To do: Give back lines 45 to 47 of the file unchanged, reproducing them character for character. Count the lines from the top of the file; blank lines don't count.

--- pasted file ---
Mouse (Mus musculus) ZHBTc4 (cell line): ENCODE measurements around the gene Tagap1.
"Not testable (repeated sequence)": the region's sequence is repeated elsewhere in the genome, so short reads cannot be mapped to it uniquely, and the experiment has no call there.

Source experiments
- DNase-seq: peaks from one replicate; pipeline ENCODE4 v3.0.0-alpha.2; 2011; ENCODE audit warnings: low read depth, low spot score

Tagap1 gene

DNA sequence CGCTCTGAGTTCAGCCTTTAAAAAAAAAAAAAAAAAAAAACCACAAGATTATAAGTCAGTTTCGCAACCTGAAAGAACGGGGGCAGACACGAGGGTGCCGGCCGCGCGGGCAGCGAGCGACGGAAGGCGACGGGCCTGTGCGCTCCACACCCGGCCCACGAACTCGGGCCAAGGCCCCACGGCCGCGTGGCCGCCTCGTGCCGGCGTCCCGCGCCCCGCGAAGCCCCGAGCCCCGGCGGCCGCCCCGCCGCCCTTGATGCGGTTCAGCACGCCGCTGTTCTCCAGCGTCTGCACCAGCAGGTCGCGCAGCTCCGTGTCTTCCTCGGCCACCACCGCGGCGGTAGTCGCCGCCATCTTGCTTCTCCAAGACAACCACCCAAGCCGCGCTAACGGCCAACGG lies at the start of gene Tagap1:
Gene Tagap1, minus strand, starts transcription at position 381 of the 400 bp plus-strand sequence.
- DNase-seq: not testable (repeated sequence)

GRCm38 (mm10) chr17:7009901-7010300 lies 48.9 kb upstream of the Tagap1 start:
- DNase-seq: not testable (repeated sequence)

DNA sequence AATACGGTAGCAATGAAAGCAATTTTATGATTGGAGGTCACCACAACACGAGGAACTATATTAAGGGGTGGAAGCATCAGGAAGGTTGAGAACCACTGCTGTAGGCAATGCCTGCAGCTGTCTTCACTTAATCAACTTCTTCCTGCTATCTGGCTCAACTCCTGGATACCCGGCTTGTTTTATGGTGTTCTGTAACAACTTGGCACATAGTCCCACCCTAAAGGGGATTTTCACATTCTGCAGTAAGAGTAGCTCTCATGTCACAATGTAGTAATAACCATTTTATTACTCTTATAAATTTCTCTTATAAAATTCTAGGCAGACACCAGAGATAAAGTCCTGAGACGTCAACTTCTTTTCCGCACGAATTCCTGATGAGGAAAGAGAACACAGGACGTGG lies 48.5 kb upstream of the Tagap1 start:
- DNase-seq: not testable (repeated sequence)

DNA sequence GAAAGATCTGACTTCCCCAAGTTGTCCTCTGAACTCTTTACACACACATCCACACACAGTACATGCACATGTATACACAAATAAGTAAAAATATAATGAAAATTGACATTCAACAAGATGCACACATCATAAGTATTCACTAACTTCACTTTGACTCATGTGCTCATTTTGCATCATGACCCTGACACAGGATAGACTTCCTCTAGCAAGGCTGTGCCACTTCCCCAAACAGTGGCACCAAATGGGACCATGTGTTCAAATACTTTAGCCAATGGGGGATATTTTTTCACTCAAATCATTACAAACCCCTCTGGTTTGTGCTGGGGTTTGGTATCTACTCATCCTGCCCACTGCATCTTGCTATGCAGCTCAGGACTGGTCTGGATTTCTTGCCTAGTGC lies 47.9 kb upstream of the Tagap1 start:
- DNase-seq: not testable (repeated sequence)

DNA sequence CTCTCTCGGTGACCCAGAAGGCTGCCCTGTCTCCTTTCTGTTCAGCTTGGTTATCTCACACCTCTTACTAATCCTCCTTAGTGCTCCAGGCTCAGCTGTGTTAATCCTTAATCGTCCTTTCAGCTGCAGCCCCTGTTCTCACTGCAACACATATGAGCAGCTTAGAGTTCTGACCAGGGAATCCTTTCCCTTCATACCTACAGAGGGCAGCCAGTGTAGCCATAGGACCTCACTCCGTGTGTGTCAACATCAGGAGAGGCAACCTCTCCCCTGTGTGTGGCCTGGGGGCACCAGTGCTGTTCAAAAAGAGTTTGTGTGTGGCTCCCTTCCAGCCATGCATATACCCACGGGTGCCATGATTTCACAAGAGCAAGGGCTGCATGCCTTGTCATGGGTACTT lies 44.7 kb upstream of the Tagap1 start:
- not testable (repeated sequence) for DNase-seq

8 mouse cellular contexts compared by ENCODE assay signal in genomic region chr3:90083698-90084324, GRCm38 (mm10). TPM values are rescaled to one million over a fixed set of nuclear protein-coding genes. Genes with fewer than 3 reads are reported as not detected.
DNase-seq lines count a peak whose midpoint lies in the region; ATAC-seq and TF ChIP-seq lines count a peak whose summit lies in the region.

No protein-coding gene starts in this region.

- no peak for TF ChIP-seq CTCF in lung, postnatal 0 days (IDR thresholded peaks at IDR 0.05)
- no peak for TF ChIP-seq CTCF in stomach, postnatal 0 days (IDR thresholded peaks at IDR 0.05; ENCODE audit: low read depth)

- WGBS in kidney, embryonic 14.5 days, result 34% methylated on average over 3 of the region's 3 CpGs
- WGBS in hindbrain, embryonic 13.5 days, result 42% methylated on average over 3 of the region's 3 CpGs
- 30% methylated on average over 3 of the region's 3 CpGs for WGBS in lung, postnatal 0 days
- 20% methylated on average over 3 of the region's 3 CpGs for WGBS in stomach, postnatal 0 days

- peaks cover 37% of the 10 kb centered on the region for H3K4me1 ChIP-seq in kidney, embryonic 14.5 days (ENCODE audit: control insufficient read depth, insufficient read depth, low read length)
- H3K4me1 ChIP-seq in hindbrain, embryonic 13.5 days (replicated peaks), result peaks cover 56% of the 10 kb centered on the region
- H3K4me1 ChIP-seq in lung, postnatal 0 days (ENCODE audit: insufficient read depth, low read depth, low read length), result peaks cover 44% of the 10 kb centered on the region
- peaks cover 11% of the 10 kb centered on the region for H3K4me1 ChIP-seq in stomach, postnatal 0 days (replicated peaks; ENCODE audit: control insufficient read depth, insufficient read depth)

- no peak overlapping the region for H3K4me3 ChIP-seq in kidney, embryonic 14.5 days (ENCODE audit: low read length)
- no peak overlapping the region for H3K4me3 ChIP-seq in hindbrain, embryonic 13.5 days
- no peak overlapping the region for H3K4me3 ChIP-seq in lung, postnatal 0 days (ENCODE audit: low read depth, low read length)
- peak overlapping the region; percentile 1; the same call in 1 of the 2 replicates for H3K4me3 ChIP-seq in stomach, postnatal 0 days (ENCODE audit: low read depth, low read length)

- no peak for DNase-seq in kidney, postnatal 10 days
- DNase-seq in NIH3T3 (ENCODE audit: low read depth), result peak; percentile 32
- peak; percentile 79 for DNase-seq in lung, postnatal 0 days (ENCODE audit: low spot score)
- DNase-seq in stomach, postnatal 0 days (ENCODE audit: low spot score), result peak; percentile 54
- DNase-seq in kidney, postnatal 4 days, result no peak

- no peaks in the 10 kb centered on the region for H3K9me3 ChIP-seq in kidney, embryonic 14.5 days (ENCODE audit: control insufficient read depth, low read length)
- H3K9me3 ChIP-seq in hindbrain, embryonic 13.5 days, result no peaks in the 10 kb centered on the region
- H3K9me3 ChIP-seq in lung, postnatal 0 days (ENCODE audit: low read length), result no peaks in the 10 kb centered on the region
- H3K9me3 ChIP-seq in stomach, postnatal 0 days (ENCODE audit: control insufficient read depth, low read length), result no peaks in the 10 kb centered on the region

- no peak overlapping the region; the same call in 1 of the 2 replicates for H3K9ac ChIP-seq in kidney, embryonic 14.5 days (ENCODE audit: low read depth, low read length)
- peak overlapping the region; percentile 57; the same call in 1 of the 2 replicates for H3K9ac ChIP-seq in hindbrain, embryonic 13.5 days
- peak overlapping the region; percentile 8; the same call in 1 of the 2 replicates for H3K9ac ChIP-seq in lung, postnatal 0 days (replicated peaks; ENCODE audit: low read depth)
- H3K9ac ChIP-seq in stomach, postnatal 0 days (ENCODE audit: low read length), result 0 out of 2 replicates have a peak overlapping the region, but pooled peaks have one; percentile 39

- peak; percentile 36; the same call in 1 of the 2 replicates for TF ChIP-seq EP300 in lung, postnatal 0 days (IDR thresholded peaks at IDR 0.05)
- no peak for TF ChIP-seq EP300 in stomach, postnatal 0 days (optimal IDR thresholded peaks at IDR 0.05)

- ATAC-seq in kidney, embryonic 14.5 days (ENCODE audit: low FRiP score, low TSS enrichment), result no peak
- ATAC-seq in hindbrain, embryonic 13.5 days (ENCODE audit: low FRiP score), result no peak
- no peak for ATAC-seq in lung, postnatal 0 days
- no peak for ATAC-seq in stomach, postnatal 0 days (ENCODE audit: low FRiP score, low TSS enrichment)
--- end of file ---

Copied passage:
- peak overlapping the region; percentile 8; the same call in 1 of the 2 replicates for H3K9ac ChIP-seq in lung, postnatal 0 days (replicated peaks; ENCODE audit: low read depth)
- H3K9ac ChIP-seq in stomach, postnatal 0 days (ENCODE audit: low read length), result 0 out of 2 replicates have a peak overlapping the region, but pooled peaks have one; percentile 39

- peak; percentile 36; the same call in 1 of the 2 replicates for TF ChIP-seq EP300 in lung, postnatal 0 days (IDR thresholded peaks at IDR 0.05)